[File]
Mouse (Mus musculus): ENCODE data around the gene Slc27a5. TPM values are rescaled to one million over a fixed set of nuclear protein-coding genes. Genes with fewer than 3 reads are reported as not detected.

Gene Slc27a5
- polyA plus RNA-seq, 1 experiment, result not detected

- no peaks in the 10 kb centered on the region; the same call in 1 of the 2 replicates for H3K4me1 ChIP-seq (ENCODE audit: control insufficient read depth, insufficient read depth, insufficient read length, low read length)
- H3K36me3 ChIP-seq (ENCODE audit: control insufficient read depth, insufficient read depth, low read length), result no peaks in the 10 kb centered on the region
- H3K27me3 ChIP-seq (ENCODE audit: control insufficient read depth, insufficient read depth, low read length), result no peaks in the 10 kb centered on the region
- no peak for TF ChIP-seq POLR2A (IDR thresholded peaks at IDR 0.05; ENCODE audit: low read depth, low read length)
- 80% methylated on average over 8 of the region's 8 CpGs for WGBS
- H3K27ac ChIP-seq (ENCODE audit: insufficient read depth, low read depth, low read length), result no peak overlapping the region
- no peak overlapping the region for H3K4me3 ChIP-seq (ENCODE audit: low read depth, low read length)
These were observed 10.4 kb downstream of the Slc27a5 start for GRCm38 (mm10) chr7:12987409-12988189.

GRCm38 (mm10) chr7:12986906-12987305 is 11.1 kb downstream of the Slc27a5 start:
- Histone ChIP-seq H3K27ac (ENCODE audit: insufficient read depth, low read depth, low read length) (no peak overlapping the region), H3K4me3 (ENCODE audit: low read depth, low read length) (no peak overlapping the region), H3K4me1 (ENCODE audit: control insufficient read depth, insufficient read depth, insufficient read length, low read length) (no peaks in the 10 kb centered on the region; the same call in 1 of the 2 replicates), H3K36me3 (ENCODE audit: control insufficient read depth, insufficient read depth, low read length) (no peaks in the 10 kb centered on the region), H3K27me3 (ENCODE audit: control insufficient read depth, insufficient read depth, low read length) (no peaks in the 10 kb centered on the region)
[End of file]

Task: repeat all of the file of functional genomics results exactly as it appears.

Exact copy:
Mouse (Mus musculus): ENCODE data around the gene Slc27a5. TPM values are rescaled to one million over a fixed set of nuclear protein-coding genes. Genes with fewer than 3 reads are reported as not detected.

Gene Slc27a5
- polyA plus RNA-seq, 1 experiment, result not detected

- no peaks in the 10 kb centered on the region; the same call in 1 of the 2 replicates for H3K4me1 ChIP-seq (ENCODE audit: control insufficient read depth, insufficient read depth, insufficient read length, low read length)
- H3K36me3 ChIP-seq (ENCODE audit: control insufficient read depth, insufficient read depth, low read length), result no peaks in the 10 kb centered on the region
- H3K27me3 ChIP-seq (ENCODE audit: control insufficient read depth, insufficient read depth, low read length), result no peaks in the 10 kb centered on the region
- no peak for TF ChIP-seq POLR2A (IDR thresholded peaks at IDR 0.05; ENCODE audit: low read depth, low read length)
- 80% methylated on average over 8 of the region's 8 CpGs for WGBS
- H3K27ac ChIP-seq (ENCODE audit: insufficient read depth, low read depth, low read length), result no peak overlapping the region
- no peak overlapping the region for H3K4me3 ChIP-seq (ENCODE audit: low read depth, low read length)
These were observed 10.4 kb downstream of the Slc27a5 start for GRCm38 (mm10) chr7:12987409-12988189.

GRCm38 (mm10) chr7:12986906-12987305 is 11.1 kb downstream of the Slc27a5 start:
- Histone ChIP-seq H3K27ac (ENCODE audit: insufficient read depth, low read depth, low read length) (no peak overlapping the region), H3K4me3 (ENCODE audit: low read depth, low read length) (no peak overlapping the region), H3K4me1 (ENCODE audit: control insufficient read depth, insufficient read depth, insufficient read length, low read length) (no peaks in the 10 kb centered on the region; the same call in 1 of the 2 replicates), H3K36me3 (ENCODE audit: control insufficient read depth, insufficient read depth, low read length) (no peaks in the 10 kb centered on the region), H3K27me3 (ENCODE audit: control insufficient read depth, insufficient read depth, low read length) (no peaks in the 10 kb centered on the region)